* Italian yields stable near eight-year lows
* Renzi forces Letta to resign as Italy's prime minister
* Markets view Renzi as "positive change"
By Marius Zaharia and Joshua Franklin
LONDON, Feb 14 Italian bond yields held near
eight-year lows on Friday as investors warmed to the prospect of
centre-left leader Matteo Renzi taking over as prime minister
from low-key party rival Enrico Letta.
Letta plans to tender his resignation to President Giorgio
Napolitano on Friday after his Democratic Party supported
Renzi's call for a new, more "ambitious" government. Napolitano
is then expected to call on Renzi to form a new administration.
Renzi has criticised Letta for failing to introduce
growth-boosting reforms as Italy lagged an economic rebound in
peripheral peers Spain, Portugal and Ireland. Rome badly needs
to improve its growth prospects to curb a 2 trillion euro debt
pile, which is roughly 1.3 times its economic output.
Investors seemed to take the news well, with 10-year Italian
yields stable at 3.72 percent, about 6 basis
points above an eight-year low hit earlier this week. They
traded around 3.78 percent before Renzi proposed the leadership
change to his party late on Thursday.
"The appointment of Renzi is seen as something positive. He
is a new politician who can take decisive action," BNP Paribas
rate strategist Patrick Jacq said.
"He looks like he has a stronger support from the majority
and he is more able to conduct structural reforms... This is not
political uncertainty. In fact, the political situation in Italy
now is clearer."
One trader said any dip in Italian bond prices was a buying
opportunity for him as he saw the leadership change as
Also supportive for low-rated euro zone debt, and negative
for top-ranked bonds, was above-expectations fourth-quarter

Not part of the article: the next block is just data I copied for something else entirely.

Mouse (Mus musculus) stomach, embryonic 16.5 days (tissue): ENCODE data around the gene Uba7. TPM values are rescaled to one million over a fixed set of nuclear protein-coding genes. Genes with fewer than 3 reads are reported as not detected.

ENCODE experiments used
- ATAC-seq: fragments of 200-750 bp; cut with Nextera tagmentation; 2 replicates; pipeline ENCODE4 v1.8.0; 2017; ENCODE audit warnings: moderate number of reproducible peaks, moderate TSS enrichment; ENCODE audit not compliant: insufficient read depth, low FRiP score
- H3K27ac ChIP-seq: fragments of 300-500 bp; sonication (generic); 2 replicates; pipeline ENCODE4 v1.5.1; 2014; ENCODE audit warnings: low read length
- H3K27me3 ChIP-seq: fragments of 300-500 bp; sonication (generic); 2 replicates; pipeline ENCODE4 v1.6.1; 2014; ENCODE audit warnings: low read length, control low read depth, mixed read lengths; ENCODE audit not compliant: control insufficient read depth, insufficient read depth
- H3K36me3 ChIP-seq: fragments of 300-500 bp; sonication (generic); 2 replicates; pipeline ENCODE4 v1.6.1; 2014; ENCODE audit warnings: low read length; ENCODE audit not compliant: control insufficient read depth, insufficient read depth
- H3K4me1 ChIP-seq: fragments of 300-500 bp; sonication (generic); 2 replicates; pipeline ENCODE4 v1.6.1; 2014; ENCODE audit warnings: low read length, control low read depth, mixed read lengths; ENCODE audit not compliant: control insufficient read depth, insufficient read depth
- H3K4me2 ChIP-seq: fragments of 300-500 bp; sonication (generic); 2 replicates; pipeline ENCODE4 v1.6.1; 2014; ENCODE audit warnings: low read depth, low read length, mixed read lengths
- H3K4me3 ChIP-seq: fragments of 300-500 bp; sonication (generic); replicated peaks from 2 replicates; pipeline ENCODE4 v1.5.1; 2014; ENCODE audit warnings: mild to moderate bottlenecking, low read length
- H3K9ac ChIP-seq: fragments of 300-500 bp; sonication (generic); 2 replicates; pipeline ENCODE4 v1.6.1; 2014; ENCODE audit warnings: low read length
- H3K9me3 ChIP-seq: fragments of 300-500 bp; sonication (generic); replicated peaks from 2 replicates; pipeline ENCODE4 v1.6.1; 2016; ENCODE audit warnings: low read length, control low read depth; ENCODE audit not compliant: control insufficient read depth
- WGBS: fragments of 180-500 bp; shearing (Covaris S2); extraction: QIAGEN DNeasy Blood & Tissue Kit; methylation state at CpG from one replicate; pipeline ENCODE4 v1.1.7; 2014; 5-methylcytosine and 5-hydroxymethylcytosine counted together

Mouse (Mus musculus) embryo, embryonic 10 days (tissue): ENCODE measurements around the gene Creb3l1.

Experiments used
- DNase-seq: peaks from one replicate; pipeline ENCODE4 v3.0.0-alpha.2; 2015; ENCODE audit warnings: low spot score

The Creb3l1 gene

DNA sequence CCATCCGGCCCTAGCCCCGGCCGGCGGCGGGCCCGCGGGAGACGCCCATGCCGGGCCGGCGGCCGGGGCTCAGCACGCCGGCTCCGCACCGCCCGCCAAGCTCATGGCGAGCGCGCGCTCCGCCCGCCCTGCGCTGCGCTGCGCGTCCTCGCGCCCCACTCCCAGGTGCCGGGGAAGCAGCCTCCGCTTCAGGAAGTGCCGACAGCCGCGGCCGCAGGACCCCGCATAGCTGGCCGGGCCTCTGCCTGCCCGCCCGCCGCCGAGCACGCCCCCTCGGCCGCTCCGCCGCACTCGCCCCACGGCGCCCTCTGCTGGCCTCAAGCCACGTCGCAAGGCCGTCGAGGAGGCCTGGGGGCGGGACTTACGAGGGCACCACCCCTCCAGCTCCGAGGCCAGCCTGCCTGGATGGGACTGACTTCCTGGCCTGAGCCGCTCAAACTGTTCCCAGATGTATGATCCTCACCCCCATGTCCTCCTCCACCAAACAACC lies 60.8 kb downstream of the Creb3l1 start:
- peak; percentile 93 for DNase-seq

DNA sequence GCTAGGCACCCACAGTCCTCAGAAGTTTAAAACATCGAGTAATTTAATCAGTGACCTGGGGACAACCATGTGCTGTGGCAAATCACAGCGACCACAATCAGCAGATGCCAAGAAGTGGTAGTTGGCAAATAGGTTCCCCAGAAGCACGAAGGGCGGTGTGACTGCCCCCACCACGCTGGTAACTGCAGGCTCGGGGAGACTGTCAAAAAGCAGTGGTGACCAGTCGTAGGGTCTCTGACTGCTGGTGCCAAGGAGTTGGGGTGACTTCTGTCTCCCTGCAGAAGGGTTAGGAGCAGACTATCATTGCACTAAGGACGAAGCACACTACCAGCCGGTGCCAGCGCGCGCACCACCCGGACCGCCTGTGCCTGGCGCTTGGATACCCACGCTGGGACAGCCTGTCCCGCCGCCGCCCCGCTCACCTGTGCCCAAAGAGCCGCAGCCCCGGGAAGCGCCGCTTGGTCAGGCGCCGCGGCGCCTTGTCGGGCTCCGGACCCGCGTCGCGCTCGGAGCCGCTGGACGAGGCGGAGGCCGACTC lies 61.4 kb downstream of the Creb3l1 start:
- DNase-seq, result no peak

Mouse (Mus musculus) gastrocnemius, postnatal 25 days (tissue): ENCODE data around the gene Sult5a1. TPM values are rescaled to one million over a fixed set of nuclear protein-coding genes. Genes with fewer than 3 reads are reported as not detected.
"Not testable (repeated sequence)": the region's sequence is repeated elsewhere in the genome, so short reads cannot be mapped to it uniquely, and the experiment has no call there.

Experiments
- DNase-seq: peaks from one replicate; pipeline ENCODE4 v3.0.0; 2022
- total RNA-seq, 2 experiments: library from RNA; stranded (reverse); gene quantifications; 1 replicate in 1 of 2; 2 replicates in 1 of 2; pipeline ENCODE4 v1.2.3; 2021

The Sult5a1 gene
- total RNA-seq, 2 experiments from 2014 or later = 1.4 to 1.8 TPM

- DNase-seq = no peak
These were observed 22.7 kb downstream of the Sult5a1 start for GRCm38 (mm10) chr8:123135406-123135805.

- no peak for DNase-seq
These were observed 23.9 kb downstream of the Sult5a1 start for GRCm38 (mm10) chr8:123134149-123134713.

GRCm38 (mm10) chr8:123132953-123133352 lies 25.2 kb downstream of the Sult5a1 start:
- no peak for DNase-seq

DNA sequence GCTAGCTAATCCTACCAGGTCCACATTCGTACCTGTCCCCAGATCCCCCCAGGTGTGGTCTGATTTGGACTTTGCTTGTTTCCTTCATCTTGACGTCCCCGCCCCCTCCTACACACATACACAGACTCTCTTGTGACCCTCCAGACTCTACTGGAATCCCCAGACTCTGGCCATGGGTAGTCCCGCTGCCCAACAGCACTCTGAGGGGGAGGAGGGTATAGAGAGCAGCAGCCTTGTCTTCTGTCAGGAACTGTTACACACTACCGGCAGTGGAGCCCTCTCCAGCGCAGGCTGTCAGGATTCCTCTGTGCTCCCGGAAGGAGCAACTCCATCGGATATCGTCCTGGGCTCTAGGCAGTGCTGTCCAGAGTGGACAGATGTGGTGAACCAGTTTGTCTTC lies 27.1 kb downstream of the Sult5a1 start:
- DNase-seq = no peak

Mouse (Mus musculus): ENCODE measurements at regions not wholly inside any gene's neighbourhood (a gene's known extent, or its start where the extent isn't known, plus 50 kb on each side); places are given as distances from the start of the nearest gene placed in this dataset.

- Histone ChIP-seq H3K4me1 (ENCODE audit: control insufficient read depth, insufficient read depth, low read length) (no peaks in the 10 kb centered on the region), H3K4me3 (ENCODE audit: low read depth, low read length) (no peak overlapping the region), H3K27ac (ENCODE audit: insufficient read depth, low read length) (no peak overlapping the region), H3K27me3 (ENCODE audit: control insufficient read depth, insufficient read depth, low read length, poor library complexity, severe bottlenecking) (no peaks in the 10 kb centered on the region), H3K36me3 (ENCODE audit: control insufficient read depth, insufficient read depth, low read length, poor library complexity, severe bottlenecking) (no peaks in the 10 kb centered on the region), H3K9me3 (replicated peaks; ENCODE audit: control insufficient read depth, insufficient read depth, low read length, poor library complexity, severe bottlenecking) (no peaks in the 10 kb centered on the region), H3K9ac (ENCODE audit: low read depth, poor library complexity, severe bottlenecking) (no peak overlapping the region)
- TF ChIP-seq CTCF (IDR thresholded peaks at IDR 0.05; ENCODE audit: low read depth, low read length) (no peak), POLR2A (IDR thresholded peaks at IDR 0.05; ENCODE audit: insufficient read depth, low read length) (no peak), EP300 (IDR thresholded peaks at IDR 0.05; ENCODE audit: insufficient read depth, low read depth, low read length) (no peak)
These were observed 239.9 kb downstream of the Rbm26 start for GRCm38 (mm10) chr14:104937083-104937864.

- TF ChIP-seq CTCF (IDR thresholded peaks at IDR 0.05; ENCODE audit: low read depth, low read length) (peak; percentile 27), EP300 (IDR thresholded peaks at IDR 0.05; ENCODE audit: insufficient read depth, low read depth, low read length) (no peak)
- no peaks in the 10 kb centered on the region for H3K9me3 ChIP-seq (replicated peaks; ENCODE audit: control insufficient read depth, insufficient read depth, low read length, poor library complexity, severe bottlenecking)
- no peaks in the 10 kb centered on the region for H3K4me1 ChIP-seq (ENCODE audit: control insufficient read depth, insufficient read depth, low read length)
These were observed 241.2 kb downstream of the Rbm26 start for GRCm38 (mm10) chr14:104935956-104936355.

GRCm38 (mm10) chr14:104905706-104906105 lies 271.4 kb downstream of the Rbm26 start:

economic growth data from France and Germany. Figures for the
euro zone as a whole are due at 1000 GMT.
German 10-year Bund yields, the euro zone's
benchmark, were up slightly at 1.682 percent.
Renzi is due to lead Italy's third administration in a year
and his coalition partner, the New Centre Right Party, said it
did not expect him to last a full term until 2018.
The unstable political backdrop has been one of the factors
to blame for Italian yields trading above their Spanish peers.
Spanish Prime Minister Mariano Rajoy has survived a
corruption scandal in his party and has been able to push
through reforms that have improved economic indicators beyond
But for some, Renzi brings renewed hope.
"A couple of years ago in the middle of the debt crisis when
we had political problems it was putting significant upward
pressure on yields," ICAP strategist Philip Tyson said.
"Based on what's gone on in the past, you have to question
whether this will be sustainable also. But I think the market's
viewing it from the point of view that, of anybody available at
the moment, he offers the most potential."
Moody's Investor Service is due to review Italy's credit
rating on Friday, in accordance with new European regulations
obliging ratings agencies to publish a calendar of when they
might adjust their views on sovereigns.
Analysts do no expect any change in Italy's ratings or
outlook and the agency may not make any announcement if it
decides to maintain the status quo.
Moody's rates Italy Baa2, while Standard & Poor's ranks it
BBB and Fitch has it on BBB+, all with a negative outlook and
citing political fragility as one of the factors weighing on its